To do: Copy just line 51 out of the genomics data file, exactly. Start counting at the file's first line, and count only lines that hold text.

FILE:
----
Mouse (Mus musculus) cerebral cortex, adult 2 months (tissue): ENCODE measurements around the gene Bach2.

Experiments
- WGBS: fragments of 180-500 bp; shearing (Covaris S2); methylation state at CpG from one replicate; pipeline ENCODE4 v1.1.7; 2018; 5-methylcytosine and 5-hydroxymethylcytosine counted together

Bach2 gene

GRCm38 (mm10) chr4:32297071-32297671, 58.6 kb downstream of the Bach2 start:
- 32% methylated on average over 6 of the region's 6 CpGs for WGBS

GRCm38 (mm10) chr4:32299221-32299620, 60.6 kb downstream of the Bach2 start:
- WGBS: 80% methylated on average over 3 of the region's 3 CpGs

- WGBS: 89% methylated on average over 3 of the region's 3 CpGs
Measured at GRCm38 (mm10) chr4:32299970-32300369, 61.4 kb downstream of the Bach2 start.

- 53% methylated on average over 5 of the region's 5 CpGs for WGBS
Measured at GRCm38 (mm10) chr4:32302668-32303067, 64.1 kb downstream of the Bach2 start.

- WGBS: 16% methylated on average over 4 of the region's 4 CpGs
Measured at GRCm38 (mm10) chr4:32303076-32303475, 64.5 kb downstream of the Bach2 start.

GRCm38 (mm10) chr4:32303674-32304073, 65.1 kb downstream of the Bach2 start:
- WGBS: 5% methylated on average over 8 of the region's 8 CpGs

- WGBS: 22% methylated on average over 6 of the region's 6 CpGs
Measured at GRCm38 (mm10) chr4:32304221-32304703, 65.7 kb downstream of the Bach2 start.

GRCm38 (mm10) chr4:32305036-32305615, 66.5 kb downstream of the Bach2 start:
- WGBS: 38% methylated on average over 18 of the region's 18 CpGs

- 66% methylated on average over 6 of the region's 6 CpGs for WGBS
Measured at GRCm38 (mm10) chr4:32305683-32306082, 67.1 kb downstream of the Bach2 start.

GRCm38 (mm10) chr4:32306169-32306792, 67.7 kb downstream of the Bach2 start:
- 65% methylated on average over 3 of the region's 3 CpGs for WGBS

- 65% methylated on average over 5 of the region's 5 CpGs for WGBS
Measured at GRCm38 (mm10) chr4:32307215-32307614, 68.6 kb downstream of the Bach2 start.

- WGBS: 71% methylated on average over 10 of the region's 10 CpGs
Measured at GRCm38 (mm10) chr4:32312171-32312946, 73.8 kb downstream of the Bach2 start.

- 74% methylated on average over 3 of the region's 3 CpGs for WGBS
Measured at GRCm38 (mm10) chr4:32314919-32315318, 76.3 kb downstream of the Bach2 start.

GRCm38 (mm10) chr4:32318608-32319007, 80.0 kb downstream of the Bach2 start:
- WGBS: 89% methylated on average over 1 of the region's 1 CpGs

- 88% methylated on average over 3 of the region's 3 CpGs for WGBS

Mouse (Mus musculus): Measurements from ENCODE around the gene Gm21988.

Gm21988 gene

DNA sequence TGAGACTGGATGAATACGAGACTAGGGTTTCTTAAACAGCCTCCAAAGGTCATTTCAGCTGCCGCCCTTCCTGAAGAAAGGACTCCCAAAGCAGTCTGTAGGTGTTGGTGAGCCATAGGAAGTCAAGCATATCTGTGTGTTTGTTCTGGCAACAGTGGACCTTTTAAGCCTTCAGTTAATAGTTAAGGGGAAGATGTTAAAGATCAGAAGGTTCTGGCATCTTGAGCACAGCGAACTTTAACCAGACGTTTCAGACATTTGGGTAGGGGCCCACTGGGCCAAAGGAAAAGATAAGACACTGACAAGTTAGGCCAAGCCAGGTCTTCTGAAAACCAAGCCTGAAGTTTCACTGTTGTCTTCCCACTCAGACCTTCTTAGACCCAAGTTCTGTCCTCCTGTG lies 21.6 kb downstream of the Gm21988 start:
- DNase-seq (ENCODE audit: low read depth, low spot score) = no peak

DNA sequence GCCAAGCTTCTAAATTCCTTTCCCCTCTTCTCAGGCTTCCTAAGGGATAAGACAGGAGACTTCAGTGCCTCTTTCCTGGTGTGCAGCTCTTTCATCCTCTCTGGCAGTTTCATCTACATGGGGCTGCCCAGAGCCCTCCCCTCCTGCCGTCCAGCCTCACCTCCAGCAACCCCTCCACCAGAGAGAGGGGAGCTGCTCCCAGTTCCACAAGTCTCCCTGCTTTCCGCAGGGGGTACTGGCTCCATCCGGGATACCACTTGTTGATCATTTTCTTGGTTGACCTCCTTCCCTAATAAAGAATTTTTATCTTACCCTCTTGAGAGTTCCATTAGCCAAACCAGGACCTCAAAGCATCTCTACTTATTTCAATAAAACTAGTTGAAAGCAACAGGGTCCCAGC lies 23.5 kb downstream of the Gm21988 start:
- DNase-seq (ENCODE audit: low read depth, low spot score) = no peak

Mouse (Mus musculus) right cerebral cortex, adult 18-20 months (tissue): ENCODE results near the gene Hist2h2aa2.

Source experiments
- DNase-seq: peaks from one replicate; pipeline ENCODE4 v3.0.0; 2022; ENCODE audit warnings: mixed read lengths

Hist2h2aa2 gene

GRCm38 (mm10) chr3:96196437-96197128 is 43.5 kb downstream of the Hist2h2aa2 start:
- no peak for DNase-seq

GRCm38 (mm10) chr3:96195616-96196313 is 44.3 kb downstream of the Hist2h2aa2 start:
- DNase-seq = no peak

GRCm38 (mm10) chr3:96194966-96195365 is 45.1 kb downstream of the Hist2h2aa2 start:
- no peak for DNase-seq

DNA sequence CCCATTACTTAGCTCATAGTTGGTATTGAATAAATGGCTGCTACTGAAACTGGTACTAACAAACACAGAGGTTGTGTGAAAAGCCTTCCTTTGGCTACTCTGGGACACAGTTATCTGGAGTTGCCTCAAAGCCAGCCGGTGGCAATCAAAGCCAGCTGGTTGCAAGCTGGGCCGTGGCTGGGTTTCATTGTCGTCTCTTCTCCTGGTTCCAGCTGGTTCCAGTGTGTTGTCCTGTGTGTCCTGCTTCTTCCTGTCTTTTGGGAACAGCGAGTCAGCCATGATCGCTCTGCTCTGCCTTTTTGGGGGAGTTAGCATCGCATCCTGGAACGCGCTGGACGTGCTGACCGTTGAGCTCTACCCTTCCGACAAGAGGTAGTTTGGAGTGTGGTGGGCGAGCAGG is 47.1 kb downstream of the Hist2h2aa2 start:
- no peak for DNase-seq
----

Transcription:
- no peak for DNase-seq